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19 November 2020updated 20 Nov 2020 6:38pm

Heidi Larson interview: How to tackle Covid-19 vaccine hesitancy

The director of the Vaccine Confidence Project on why the number of anti-vaxxers has risen and how to respond. 

By Sophie McBain

Heidi Larson is a professor at the London School of Hygiene and Tropical Medicine and the founder and director of the Vaccine Confidence Project, a group that monitors public support for vaccination programmes worldwide. Since the start of the pandemic, the organisation has been tracking misinformation and public sentiment around Covid-19 restrictions and a potential vaccine. A few hours after the pharmaceutical company Pfizer announced that it had completed safety checks and found that its new Covid-19 vaccine was 95 per cent effective, Larson spoke to the New Statesman about a vital next step. Once there’s a vaccine, how do you make sure enough people take it?

How are you feeling about this afternoon’s news from Pfizer?

It’s good news. We had no idea at the beginning because the flu vaccine can be 50-60 per cent effective and measles vaccines are 98 per cent effective, so it could have been anywhere in that range. And I think if it was more like 60 per cent effective that would have been much more of a confidence-building challenge. 

In terms of vaccine confidence, what are you seeing in the UK at the moment: what indications are there that if they are offered a vaccine people will actually take it?

It’s good, but not good enough. In May, a survey by the Vaccine Confidence Project found that 7 per cent of respondents would definitely not take the vaccine. And now that’s up to 17 per cent. So there are more hardliners than there were six months ago.

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On the other hand, those surveys were asking about hypothetical vaccines. We didn’t have the data we have now.

Why do you think that proportion of anti-vaccine hardliners has gone up?

A couple of things. One is the state of the epidemic. In the beginning it was big and scary, we were witnessing the peak of fatalities, it wasn’t as clear that the majority of fatalities are in the older age group. And now there’s more fatigue, and more of a sense of ‘it’s not going to happen to me’. Yesterday [17 November] the fatality rate was high, it was close to 600 deaths in the UK. So, it’s not like the pandemic is going away, but there are some people who are feeling over-confident.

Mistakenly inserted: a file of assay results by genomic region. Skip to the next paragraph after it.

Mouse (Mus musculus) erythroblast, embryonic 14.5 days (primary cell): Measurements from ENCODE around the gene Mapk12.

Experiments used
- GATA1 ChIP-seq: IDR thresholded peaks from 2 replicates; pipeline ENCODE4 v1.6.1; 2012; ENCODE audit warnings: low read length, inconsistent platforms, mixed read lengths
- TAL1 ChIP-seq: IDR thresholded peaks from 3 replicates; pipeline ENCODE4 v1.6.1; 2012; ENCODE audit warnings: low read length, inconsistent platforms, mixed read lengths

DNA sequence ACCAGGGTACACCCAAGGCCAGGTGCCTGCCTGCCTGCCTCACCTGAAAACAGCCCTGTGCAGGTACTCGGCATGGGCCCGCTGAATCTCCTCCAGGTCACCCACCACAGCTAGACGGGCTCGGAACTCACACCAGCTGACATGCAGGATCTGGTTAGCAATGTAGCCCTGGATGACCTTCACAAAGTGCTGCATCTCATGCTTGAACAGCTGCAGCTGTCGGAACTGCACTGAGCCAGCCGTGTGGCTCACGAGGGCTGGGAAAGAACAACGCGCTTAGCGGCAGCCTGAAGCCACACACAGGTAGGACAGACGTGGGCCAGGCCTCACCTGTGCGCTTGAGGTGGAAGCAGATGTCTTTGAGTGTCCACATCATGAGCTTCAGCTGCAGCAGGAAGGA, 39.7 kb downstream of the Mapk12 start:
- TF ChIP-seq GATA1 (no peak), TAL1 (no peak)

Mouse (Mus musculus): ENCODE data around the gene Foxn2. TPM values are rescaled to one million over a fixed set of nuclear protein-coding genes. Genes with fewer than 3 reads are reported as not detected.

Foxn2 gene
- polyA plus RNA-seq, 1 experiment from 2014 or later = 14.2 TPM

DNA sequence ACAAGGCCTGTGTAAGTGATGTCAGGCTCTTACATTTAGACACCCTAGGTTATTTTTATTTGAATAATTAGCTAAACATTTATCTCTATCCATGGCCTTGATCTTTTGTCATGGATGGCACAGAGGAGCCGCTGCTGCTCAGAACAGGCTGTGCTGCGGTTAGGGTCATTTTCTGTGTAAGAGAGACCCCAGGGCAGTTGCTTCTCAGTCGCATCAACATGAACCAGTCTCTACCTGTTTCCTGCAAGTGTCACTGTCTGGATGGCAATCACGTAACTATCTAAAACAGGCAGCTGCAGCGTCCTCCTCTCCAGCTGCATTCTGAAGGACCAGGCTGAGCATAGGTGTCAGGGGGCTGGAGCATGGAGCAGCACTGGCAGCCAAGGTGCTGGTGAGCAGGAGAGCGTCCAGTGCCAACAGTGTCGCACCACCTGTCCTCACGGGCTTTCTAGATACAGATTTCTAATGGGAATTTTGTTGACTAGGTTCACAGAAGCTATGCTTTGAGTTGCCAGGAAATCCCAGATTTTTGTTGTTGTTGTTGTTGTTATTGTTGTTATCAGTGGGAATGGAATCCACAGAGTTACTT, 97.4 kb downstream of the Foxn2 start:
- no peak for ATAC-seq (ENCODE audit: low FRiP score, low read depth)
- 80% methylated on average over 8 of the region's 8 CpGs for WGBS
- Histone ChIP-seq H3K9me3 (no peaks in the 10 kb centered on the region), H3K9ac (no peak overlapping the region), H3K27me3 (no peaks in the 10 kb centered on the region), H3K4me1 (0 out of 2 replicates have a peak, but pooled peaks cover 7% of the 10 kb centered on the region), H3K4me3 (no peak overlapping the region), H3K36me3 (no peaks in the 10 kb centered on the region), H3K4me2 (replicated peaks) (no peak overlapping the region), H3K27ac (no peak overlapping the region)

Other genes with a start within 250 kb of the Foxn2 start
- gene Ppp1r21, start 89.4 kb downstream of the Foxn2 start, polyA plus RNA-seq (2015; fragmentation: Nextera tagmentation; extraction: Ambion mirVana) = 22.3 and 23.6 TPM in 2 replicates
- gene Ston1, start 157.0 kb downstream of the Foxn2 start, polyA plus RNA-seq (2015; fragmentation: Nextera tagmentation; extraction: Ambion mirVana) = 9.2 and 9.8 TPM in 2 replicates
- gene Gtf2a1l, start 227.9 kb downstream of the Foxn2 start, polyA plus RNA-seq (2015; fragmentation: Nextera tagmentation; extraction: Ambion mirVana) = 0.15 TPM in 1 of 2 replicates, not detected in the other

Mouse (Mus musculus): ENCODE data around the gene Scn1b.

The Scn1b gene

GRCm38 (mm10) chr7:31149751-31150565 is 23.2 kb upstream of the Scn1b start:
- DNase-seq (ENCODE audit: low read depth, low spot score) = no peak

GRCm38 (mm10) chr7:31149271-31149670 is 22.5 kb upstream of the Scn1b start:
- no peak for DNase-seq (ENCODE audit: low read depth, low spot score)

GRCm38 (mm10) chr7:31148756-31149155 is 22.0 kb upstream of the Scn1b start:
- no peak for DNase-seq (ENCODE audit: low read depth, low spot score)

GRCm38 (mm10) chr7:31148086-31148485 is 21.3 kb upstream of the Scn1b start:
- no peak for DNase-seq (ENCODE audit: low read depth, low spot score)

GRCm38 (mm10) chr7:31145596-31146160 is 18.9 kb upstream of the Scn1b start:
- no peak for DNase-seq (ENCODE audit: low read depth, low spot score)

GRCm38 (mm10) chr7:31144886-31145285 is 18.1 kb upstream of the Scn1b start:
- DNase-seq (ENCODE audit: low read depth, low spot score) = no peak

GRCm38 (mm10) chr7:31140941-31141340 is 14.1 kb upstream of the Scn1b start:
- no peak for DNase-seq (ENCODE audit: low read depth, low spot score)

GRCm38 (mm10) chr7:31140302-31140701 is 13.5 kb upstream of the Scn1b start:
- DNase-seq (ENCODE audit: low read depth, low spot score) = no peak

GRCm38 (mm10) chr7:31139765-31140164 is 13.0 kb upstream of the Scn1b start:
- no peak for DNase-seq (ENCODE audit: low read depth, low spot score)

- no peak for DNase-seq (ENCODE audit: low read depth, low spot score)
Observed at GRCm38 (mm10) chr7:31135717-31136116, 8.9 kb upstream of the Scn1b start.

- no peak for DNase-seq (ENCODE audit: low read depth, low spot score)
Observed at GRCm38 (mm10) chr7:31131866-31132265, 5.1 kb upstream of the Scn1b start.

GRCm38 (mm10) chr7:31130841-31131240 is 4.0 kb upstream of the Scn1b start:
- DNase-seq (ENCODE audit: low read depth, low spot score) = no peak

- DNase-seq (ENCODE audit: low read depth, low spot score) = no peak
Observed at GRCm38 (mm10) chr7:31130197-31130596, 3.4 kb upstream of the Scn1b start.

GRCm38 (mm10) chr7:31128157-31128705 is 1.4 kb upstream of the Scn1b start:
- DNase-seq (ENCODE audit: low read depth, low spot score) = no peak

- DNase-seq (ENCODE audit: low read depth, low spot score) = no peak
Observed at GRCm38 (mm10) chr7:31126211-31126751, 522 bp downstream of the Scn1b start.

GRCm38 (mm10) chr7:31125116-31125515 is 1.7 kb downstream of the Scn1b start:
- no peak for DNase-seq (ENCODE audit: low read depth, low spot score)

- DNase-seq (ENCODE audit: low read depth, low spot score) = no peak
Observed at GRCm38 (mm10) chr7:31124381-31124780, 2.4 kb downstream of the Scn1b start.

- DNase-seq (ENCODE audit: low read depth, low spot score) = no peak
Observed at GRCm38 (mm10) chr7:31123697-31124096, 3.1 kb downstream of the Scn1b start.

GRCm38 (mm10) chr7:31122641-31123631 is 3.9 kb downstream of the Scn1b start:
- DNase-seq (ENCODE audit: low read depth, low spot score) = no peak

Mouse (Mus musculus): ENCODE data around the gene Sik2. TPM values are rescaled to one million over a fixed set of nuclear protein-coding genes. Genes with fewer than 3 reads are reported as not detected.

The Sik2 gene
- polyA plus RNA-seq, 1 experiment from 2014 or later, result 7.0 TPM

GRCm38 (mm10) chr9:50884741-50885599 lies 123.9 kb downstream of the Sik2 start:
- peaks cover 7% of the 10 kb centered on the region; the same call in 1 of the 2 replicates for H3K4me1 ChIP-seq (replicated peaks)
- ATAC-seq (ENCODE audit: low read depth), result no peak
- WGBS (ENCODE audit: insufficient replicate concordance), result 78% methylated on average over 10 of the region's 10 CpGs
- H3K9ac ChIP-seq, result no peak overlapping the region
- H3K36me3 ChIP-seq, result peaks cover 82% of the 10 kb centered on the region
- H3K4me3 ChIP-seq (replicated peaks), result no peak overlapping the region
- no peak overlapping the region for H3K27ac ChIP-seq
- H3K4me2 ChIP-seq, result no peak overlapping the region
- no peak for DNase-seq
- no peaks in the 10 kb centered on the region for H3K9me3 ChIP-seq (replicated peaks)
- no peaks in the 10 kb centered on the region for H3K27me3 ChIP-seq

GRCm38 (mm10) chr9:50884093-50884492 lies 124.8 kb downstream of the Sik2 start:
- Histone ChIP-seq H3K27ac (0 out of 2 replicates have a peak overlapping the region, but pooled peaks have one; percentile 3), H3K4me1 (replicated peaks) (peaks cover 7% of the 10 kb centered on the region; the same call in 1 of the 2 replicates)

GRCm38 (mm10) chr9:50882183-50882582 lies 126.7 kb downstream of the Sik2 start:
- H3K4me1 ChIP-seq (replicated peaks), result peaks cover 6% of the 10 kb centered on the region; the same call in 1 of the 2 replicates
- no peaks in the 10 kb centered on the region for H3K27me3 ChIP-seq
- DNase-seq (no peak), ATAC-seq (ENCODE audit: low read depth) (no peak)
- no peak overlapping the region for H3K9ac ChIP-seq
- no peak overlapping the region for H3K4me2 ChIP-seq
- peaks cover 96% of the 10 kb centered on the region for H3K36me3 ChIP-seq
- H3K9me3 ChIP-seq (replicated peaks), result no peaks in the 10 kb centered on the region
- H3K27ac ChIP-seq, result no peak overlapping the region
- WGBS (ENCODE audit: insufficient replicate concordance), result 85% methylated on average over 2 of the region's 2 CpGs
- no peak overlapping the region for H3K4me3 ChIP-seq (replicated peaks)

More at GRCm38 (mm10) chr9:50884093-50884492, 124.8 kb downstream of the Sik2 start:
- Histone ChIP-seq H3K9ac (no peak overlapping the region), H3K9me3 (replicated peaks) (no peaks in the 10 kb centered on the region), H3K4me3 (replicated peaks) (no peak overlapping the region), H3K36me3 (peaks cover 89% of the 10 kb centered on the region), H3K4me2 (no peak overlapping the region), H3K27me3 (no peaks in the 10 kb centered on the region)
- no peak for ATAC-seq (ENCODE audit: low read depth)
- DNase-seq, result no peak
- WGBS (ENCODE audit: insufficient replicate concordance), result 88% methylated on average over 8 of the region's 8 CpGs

And the other side of the story is we have a lot more, not just information but misinformation circulating. The Vaccine Confidence Project has been doing a lot of social media listening, and there was much more focus initially on quarantines, isolation, lockdown, should you wear a mask, should you not wear a mask. In our social media monitoring in the UK people were also totally frustrated with NHS 111, they could never get through. So at first people were just scrambling to understand what they should do and what they shouldn’t do.

Now vaccine information has grown a lot, and unfortunately with the informational news has been the reactionary news. So there’s a lot more out there for people to get worried about in a way, which is unfortunate. And people are trying to weigh up the threat of the virus to them, versus what they are hearing about the vaccine.

What kind of impact does online misinformation have on vaccine confidence?

One thing that’s very concerning is that we recently did some research on the question of “so there’s misinformation out there, what’s the impact on the general population? Does it just impact a marginal group?” – which is what a lot of people, especially those involved in public health, would like to believe. You know, they’d like to believe these are a bunch of crazies at the fringes, and the average guy on the street isn’t going to be affected by online misinformation.

On 12 November we published an 8000-person study, with 4,000 people in the US and 4,000 in the UK, and interviewed all of them about how they’re feeling about different covid-requirements. And we asked them: “by the way, would you take a vaccine if it was proven to be safe and effective?” And then for 1,000 of them on each side of the Atlantic, we showed them straightforward, fact-based information and for the other 3,000 we showed them the five most frequently circulating pieces of misinformation here in the UK and in the US. In the UK, there was a 6.4 per cent drop in willingness to take a vaccine after seeing the misinformation.